The Components Of Beauty In Uganda’s Culture

 

Written by Andronicus Enoch Muwanguzi

 

A piece of mind: beauty of an African

 

What’s beauty and how is it ranked? A question I ask myself quite often, as in, who doesn’t want to be beautiful? Not only the ladies, even the men (speaking for myself here) enjoy having the beautiful/handsome attribute to their name as it is a sole factor in attracting the opposite force. But as much as beauty is largely attributed to good looks, it has an extra ranking in society.

The nature of beauty I’m dealing with is the one hand in hand with morals/etiquette. A beautiful woman/person, according to my view of morals and etiquette is one that will poses a package of respectable and acceptable behavior in society. Someone respected and admired in the society not for material wealth and looks but because of their social attribute.

But what’s this acceptable/ respectable behavior in society?

For every different society, region or country there are different acceptable behavior. For example in my country Uganda, ethnicity Muganda, it was only natural for someone to kneel when greeting, more so to the ladies. And someone who’d do this often with the elders, greeting with a smile would be regarded of upright moral upbringing hence their beauty in society. For a lady who treated people with such utmost respect, the quality of suitors was also to be high. It had to be a man who had evidenced his manly qualities in terms of cattle they owned, land they had, it was the work of their hands that proved a man’s potential to take care of this beautiful lady. The society could even, at a certain age allow the boy to build his own shelter around home so that he moves out of his father’s house. All this so that if the boy is indeed hardworking, then his work would easily standout without the shadow of the father who proved himself ages ago.

Dressing/ attire was also one way of expressing beauty. The women of my ethnicity could wear gomesi when on prestigious functions. A gomesi or busuuti is a colorful floor-length dress. It is the most commonly used costume for women in Buganda and Busoga, Wearing a gomesi is still an art in itself. “From a sash that will not stay in place, to material that keeps sliding away, the trouble it takes to put on a gomesi might not seem worth it, but a woman who perfected this dressing was indeed beautiful. She’d be respected as it’s believed that the gomesi is of elegance. The men on the other side wore a kanzu. The kanzu was like a handmade white dress topped onto with a coat. This also filled a man with pride, he’d be of significance for having the best made kanzu.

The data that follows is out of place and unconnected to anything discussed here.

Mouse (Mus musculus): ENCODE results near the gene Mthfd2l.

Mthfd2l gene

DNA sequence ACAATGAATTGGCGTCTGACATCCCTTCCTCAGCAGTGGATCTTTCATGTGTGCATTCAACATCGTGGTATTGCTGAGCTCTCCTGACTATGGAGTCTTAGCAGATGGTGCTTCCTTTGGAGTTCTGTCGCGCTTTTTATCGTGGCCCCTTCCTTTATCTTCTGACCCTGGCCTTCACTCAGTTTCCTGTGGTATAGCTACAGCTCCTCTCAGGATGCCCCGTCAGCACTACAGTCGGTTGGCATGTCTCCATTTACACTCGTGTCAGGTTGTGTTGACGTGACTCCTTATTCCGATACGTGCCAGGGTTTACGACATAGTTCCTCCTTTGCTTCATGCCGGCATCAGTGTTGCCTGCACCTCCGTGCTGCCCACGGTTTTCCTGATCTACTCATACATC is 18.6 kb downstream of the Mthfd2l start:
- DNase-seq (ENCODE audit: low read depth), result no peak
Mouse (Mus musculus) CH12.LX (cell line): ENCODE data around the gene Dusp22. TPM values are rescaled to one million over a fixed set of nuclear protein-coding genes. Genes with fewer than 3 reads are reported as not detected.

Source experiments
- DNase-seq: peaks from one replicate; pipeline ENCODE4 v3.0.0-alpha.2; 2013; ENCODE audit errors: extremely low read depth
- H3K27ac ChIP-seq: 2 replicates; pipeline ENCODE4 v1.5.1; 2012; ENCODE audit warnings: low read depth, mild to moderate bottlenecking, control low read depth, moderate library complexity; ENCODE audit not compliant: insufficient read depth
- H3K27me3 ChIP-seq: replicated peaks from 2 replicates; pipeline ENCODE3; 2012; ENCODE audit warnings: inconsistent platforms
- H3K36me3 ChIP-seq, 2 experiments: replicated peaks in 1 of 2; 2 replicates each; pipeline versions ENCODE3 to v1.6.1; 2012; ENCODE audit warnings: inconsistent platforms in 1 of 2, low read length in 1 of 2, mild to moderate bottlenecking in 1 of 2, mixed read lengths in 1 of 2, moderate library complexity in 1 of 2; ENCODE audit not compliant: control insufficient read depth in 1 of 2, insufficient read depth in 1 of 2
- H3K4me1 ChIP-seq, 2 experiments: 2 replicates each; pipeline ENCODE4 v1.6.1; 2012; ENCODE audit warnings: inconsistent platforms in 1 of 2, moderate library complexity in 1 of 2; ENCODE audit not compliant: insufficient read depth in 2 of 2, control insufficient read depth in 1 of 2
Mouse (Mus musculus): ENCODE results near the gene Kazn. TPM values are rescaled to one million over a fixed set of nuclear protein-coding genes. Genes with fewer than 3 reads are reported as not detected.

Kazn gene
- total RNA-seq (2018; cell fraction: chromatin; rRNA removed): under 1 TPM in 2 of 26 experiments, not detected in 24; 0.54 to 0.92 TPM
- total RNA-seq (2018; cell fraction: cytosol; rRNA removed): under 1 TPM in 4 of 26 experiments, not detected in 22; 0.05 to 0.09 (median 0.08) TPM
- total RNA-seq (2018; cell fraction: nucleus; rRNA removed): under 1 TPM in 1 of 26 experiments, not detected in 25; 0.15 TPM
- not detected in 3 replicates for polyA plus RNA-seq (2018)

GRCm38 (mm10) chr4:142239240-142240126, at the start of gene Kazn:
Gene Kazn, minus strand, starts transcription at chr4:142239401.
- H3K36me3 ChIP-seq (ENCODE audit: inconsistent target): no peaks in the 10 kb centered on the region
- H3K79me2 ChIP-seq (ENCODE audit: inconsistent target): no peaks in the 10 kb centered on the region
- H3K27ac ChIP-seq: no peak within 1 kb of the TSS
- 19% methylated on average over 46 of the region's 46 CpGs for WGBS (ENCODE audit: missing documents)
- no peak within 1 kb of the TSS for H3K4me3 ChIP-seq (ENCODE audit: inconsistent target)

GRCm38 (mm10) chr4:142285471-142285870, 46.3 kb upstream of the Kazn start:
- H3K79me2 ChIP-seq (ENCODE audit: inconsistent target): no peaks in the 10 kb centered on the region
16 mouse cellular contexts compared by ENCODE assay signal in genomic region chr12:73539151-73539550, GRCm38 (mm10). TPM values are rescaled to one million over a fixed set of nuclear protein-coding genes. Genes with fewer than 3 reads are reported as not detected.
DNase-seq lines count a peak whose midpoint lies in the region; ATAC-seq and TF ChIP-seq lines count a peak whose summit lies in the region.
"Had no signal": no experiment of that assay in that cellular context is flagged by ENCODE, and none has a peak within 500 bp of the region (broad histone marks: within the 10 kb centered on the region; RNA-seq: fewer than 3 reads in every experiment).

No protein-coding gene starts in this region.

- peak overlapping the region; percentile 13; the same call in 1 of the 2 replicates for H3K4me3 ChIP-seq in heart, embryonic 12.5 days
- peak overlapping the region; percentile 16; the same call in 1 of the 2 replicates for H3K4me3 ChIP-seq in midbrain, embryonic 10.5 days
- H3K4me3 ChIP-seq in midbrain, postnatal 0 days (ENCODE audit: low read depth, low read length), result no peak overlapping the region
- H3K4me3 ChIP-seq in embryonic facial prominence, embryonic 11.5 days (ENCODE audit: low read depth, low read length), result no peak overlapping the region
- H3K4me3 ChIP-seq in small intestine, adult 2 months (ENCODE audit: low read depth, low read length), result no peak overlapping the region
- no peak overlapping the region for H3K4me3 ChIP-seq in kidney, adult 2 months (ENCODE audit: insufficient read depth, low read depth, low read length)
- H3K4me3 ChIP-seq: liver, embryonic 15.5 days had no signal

Furthermore, a woman had to be highly capable in the arts of cooking. There was great discipline in this sacred art and whoever mastered it was indeed beautiful. In my ethnicity for instance, women were expected to be fine at preparing bananas (Matooke) food, and their success at its preparation deemed them quite respectable. First, the women to do the preparations would cover themselves fully in cloth and kneel as they peeled off the banana peelings. This was an act of respect to the food and only peeled Matooke made it to the kitchen. And then the actual cooking took place, the woman kneeling to arrange the food in the cooking pots carefully wrapped in banana leaves that at the time of serving the food would be presented in a kind of wrapped up package. Such success was a woman’s beauty that even with the good looks, she needed these qualities else she’d be deemed useless and suitors would have considerations taking her on knowing that she wasn’t complete.

The beauty of an African woman was also evidenced in their self-consciousness. She had to be respectful, confident and determined. Their determination was most portrayed in marriage. An African woman was never to divorce. Once married, that’s it and however many women the husband married at the same time, they all had to co-operate (at least in his eyes).

So beauty turned out to be a package, a set of qualities supplemented by the charming looks that seem to have taken over the definition of beauty today. Which makes me wonder, are we fully beautiful? Well, gone are the days when beauty was by one’s social traits and not having tons of makeup upon their face.

 

Text © Andronicus Enoch Muwanguzi

 

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